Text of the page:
Children looking more for facts and beautiful photography than for a warmhearted fictional story (even one with a real-life tie-in) will enjoy the new, updated edition of Seymour Simon’s Horses, a book originally dating to 2006. Simon has written hundreds of books – more than 300, a remarkable number – and manages again and again to provide a well-thought-out, clearly presented set of facts that he mixes with attractive photographs to help young readers learn about the natural world. Horses, like dogs, are longtime human companions, and Horses starts by pointing out the animals’ usefulness ever since they were tamed some 5,000 years ago. Pictures of fossils show how prehistoric horses gradually evolved into the animals we know today, and then Simon moves to more-recent times to explain how horses came to America and how wild herds grew from horses that escaped captivity. The photos of horses, with and without people, tell all by themselves a great deal of the story here: one horse is seen attached to a cart that it is supposed to pull (and Simon notes that pulling strength is still called “horsepower”); two are shown nuzzling each other; two are shown competitively rearing up on their hind legs to assert dominance; and so on. Again and again, Simon inserts small and fascinating facts that neatly complement the photos: horses can see in almost a complete circle; they can see yellow and green, but not all colors; they can sense when people are angry or scared, possibly by detecting changes in humans’ smell; a foal can walk less than one hour after birth; and so on. His discussion of the way a horse moves is especially interesting, since the way horses’ legs move together varies depending on the animal’s gait. The strength of horses is also amazing to learn: some teams of two can pull 50 tons, as much as the weight of 10 elephants. There is also an explanation of the difference between horses and ponies. Simon’s books are formulaic in layout and fairly standardized in narrative, but because they are books of facts for young readers, that is all to the good: a book like Horses is involving, educational, easy to read and understand, and very helpful in giving information about an animal that has been enormously important to human civilization for thousands of years.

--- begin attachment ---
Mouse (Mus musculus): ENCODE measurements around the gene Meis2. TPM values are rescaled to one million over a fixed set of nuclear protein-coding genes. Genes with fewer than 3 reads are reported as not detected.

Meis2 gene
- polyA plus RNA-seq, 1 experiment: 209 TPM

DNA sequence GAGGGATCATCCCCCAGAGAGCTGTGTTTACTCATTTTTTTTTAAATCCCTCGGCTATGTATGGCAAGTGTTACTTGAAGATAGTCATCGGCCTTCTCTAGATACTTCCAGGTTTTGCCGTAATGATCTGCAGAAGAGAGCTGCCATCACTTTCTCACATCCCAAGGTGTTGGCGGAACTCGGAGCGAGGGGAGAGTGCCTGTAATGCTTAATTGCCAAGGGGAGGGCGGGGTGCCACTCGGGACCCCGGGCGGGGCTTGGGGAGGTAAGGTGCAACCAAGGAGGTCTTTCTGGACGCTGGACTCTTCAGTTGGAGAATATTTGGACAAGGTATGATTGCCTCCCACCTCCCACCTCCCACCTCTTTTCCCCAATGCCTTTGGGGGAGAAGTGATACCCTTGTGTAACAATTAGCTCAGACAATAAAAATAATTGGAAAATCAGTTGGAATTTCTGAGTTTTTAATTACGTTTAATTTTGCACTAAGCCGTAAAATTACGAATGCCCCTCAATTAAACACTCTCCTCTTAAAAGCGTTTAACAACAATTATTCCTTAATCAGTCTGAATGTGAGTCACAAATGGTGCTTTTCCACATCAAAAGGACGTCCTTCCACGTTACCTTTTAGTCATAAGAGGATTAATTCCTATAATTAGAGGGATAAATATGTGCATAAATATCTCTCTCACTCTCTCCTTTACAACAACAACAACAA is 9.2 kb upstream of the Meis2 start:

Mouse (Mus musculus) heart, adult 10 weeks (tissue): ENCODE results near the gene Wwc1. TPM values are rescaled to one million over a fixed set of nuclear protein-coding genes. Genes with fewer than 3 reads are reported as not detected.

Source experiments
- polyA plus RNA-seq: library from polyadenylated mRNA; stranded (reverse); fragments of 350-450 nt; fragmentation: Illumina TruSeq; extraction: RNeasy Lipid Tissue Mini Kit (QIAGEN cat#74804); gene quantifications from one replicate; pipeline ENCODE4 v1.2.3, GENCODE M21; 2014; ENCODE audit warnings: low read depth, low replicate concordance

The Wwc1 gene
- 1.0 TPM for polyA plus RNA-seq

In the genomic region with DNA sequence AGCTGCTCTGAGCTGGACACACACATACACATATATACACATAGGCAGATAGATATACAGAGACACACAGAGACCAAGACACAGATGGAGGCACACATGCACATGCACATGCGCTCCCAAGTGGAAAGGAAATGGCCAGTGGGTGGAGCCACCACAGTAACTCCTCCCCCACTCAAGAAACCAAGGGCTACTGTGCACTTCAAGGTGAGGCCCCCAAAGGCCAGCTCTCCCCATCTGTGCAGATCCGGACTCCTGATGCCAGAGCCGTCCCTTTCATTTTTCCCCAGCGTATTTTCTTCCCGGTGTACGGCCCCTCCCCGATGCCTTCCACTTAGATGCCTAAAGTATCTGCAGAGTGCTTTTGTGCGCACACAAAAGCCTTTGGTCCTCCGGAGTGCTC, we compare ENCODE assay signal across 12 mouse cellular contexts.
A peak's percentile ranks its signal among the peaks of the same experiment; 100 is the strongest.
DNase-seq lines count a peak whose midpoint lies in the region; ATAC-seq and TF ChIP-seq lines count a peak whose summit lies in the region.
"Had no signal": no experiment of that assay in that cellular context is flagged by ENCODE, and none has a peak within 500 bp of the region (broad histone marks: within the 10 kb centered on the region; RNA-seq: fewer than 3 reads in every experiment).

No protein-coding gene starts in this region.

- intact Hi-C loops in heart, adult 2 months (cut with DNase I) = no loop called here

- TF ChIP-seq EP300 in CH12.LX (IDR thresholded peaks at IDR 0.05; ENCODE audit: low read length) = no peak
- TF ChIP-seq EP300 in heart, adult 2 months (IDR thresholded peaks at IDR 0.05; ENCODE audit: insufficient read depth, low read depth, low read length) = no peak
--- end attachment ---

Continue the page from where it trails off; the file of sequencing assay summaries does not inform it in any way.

Even more important to humans – and to horses and all other living things – is water, the subject of a brand-new Simon book whose layout and writing style are every bit as accessible as those in Horses. Here too, Simon includes plenty of interesting facts about something that we usually take for granted: “Water is the only substance on Earth that is found naturally in all three states of matter: as a liquid (water), as a solid (ice), and as a gas (water vapor).” “Water…dissolves more substances than any other liquid. Even rocks are dissolved by water, though it may take many years.” “Almost two-thirds of an adult’s weight is water and nearly 80 percent of a newborn baby’s weight is water.” Coupling this recitation of well-selected facts with fascinating photos – such as one of an insect standing on water, illustrating the principle of surface tension – Simon in Water explains the water cycle, the way ocean levels change during periods of worldwide cooling and warming, the way water in rivers can carve valleys and shape the ground, the areas where ice and snow exist year-round (about 10% of Earth’s surface), the existence of frozen deserts in the Arctic and Antarctic, and more. Simon has a well-honed talent for covering a lot of material in a small amount of space – and making the facts interesting by including relevant photos, such as one of a scuba diver near a school of beautiful tropical fish opposite a page explaining just how heavy water is and just how much pressure there is in the oceans, whose average depth is two-and-a-half miles. Informative and intriguing, fact-packed but presented in a simple-to-understand way with easily followed style, Water is a first-rate introduction to what is, so far as we humans know, the basis of life: “When we look to find life on distant planets or moons, the first thing we look for is water.”